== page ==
ChAnge, Stress, Sustainability, and Aquatic ecosystem Resilience In
North African wetland lakes during the 20th century
The CASSARINA project highlighted the heavy human impacts on fragile
aquatic ecosystems and water resources in arid countries. Poor ecological
planning and lack of appropriate control of water-use projects are failing
to conserve water resources and the biodiversity they support.
The AIMS of the project were
1. To monitor water quality, zooplankton, phytoplankton, vegetation,
and fish diversity, growth rates, and pesticide content in 3 contrasting
lakes in each North African country.
2. To reconstruct changes over the last 100 years in the lakes' ecosystems
using multiproxy palaeolimnological methods. Proxies used from the sediment
records were diatoms, micro- and macro-invertebrates, plant macrofossils,
pollen, radionuclide dating, and sediment chemistry, including heavy
metals and persistent organic residues.
CASSARINA was an EU-INCO Project (1997-1999)
led by Roger Flower (University College London) and a team of scientists
from Morocco, Tunisia, Egypt, Norway, and UK.
Roger Flower University College London, UK
Mohammed Ramdani Institut Scientifique, Rabat, Morocco
Mejdeddine Kraïem Faculté des Sciences, Tunis University, Tunisia
Adel Fathi University of El Minia, Egypt
Hilary Birks Bergen University, Norway
Hani Abdelzaher University of El Minia,
Peter Appleby Liverpool University, UK
Cheddeli Ben Hamza Faculté des Sciences, Tunis University, Tunisia
John Birks Bergen University, Norway
Najat Elkhiati Faculté des Sciences, Casablanca, Morocco
Simon Patrick University College London, UK
Sylvia Peglar Bergen University, Norway
Andrew Peters Lancaster University, UK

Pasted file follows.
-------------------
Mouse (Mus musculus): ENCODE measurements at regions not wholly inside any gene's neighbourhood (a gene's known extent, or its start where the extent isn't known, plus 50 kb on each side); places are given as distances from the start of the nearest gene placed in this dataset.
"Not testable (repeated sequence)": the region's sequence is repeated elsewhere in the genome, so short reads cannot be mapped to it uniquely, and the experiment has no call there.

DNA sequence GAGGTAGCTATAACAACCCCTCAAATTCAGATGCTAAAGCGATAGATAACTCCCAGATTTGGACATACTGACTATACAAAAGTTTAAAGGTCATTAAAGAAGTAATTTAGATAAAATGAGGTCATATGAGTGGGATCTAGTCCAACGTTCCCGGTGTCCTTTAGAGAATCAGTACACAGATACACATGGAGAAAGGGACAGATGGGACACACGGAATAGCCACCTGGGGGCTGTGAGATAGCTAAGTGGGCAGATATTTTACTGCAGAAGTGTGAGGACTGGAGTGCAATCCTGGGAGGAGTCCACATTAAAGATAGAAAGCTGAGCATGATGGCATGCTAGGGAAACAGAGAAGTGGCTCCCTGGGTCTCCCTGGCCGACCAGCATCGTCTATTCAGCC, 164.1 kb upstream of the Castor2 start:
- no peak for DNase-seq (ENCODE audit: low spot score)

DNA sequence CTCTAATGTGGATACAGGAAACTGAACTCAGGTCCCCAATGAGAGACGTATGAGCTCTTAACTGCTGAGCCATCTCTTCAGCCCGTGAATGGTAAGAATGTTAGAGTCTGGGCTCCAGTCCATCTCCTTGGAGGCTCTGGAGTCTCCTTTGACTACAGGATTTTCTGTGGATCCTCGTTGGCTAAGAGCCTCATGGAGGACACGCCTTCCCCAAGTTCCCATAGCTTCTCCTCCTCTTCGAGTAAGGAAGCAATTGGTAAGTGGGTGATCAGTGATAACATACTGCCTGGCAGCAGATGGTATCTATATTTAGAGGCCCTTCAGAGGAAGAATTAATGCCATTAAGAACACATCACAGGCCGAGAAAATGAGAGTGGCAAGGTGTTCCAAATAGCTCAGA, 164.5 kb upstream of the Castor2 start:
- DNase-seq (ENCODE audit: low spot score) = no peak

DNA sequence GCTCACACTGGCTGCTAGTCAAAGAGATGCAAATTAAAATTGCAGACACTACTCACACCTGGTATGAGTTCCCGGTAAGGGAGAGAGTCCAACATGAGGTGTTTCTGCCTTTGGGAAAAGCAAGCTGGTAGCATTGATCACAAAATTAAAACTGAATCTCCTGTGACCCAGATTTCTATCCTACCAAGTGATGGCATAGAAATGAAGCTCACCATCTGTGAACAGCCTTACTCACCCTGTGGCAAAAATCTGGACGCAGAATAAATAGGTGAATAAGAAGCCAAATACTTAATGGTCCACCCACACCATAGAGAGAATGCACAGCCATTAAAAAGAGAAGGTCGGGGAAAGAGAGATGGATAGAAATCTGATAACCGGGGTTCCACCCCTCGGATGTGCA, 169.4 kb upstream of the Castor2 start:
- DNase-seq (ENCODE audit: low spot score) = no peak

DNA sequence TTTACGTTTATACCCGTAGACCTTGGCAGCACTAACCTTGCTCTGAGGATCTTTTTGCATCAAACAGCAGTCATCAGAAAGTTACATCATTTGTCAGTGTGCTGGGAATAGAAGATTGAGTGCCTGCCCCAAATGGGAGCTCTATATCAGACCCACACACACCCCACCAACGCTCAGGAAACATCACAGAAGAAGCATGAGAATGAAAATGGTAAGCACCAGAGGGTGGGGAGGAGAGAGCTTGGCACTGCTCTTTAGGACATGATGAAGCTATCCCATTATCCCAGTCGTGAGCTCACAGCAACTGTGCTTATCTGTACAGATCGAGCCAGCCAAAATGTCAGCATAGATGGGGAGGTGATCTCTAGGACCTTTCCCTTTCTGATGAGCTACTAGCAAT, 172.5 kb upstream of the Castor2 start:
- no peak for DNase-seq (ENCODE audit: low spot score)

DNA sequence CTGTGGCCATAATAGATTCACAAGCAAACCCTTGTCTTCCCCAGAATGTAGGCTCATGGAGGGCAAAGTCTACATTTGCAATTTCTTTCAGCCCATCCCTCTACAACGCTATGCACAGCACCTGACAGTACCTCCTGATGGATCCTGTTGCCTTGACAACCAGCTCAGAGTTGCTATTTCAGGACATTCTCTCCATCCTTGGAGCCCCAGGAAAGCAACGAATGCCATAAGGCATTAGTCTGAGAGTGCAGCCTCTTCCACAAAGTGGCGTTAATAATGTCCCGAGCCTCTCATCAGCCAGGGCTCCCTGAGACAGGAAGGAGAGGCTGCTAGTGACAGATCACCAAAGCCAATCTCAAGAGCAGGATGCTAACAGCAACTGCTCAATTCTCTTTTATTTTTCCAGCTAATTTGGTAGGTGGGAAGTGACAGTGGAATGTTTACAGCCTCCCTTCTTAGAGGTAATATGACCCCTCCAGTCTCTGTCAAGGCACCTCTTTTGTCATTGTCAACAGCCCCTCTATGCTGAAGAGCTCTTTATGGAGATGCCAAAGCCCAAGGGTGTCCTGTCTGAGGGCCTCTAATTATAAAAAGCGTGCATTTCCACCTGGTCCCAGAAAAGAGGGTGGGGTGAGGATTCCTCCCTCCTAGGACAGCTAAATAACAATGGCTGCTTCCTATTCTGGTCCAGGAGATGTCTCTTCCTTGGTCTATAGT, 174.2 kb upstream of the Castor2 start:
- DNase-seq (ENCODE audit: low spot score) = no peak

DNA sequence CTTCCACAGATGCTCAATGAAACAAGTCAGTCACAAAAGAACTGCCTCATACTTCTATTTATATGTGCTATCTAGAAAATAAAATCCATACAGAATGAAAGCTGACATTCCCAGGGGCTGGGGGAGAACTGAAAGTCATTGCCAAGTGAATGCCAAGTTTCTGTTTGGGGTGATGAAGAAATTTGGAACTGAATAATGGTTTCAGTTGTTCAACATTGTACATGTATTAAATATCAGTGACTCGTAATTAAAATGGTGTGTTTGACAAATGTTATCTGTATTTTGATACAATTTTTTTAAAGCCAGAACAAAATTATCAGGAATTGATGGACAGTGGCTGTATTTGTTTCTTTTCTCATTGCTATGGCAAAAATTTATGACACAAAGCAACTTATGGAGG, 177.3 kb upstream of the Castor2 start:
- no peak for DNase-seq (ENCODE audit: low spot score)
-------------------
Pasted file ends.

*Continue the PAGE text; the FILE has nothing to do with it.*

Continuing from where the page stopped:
Anne Bjune Bergen University, Norway
Ian Boomer Newcastle University, UK
Simon Dobinson University College London, UK
Sampling Lake Burullus
Sampling Megene Chitane
Of the 9 lakes, 3 were inland lakes, 1 had a remote connection to the
sea (Ichkeul), and 5 were lagoons.
Mean values of water chemistry variables for each CASSARINA lake and
minimum variance dendrogram that groups similar lakes. T.D.S. = total
All the nine lakes had undergone substantial ecosystem
changes during the last 100 years, at an increasing rate over recent
availability has generally decreased during the latter part of the
20th century at the Moroccan and Tunisian sites but the Nile Delta
sites have experienced a freshening trend during this period.
3 Nile Delta lakes used to have a natural balance between brackish
and more fresh-water conditions depending on the seasonal Nile flood.
The inflow of fresh water drained slowly, eventually allowing sea
water to penetrate once more. All have become fresher and more
due to year-round fresh-water input, increased agricultural fertilisation,
and increased human population since the early 20th century, accelerated
after the closure of the Aswan High Dam in 1964. All are being
reduced by land reclamation and are overgrown in varying degrees by water
Its salinity has been reduced by fresh-water overload from the Nile drains.
Fish quality is reduced by eutrophication and the spread of water hyacinth
and Azolla filiculoides on the water surface. Its size is being rapidly
reduced by land reclamation.
Changes in the biota of Lake Edku during the 20th century were recorded